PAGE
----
Anyone who’s ever read a Mommy blog or looked at parenting network threads knows how viciously women can judge one another. But as USA Today points out, mothers often criticize each other’s parenting skills face-to-face as well.
Stephanie Bello, 31, a stay-at-home mom from Alexandria, Va., hits the nail on the head when she says “modern moms are commonly denounced for being overprotective, but you’re looked at as a bad parent if you are in the ER with your kid.” Exactly. If you hover over your kids at the park, you’re smothering. If they fall off the swing, you’re incompetent. There’s no way to win.
Parenting rifts can be caused by generational differences, too. “By the time a mother’s kids are in middle school, much of what she knows about baby care may be considered out of date — or even dangerous,” says March of Dimes blogger Andrea Moleski. Ten years ago, “parents considered themselves progressive if they gave their kids apple juice instead of soda or Kool-Aid.” But pediatricians now recommend cutting juice with water or avoiding it altogether. Moleski says, “My sister asked me when I was going to give my daughter juice. I told her I’m not, and she rolled her eyes. I can tell by her reaction that I’ve made her feel badly, and I didn’t want to.”
When my daughter was born, we lived across the street from an elderly Italian baker who constantly chastized me, saying, “You gotta give-a the baby the Farin.” In the old days, women used to put Farina rice cereal in the bottom of their infant’s bottles to get them to sleep more soundly at night. And then when my daughter was six months, the baker would ask, “You give-a the babe the chicka nug yet?” No, Rosa, not yet. Let me get to the Farina first.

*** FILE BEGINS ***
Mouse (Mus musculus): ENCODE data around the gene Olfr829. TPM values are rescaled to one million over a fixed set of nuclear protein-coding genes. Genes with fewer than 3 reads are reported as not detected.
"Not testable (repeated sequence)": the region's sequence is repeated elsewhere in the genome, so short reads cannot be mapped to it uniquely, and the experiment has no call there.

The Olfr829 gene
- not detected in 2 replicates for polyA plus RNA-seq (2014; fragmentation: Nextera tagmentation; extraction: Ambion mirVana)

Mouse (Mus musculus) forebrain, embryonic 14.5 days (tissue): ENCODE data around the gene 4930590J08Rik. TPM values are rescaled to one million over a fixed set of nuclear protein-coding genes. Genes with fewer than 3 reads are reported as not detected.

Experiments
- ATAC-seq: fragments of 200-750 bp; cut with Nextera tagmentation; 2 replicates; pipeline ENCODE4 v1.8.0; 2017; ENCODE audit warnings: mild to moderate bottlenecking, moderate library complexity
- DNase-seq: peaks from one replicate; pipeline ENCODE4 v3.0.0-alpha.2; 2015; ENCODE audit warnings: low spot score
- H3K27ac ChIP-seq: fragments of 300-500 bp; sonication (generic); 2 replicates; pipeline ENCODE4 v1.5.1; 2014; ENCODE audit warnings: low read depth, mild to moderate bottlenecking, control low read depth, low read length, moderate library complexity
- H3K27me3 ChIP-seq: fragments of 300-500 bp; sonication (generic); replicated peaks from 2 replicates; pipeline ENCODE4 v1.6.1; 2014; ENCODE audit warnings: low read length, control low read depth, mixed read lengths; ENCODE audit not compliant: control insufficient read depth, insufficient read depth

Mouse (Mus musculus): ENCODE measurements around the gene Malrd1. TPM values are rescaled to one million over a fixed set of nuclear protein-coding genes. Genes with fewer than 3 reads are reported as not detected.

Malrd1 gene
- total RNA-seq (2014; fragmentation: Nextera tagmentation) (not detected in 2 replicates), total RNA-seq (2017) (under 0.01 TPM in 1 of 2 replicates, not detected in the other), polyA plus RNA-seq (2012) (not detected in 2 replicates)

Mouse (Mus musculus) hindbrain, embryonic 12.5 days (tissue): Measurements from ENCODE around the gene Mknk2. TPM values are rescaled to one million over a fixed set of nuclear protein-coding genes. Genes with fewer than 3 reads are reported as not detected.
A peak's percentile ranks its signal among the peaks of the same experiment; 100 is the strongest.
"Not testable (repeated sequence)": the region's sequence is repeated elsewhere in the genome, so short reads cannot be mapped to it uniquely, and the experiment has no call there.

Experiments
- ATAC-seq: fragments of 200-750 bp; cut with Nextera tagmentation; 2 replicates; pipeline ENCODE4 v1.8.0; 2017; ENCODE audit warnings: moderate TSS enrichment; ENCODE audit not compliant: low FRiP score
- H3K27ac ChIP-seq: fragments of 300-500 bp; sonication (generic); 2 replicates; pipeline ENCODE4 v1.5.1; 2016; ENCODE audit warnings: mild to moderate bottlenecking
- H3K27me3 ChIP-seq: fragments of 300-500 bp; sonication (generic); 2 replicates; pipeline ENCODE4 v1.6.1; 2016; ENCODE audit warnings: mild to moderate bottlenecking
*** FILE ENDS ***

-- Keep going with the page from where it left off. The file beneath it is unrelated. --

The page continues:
Psychotherapist Jenn Berman, author of The A to Z Guide to Raising Happy, Confident Kids thinks “many modern parents feel inundated with information and overwhelmed by choices. Oftentimes, it can seem like a threat to see someone else deciding differently.” I have a copy of Berman’s book and had the opportunity to speak with her on my friend Sara Benincasa’s Sirius/XM Cosmo Radio show, Get in Bed. She’s a smart woman who speaks in plain language when it comes to child-rearing.
Berman suggests “mothers may be happier gravitating toward parents with similar parenting styles.” She says, “The experience of being in a room with like-minded moms whose kids are going through similar issues developmentally is rejuvenating and healing.” So if your kid is two-years-old and isn’t talking yet, you might want to stay away from the mom who’s got her eighteen-month-old enrolled in public speaking classes. By avoiding each other, maybe we can all get along.
Photo: David Fulmer via Flickr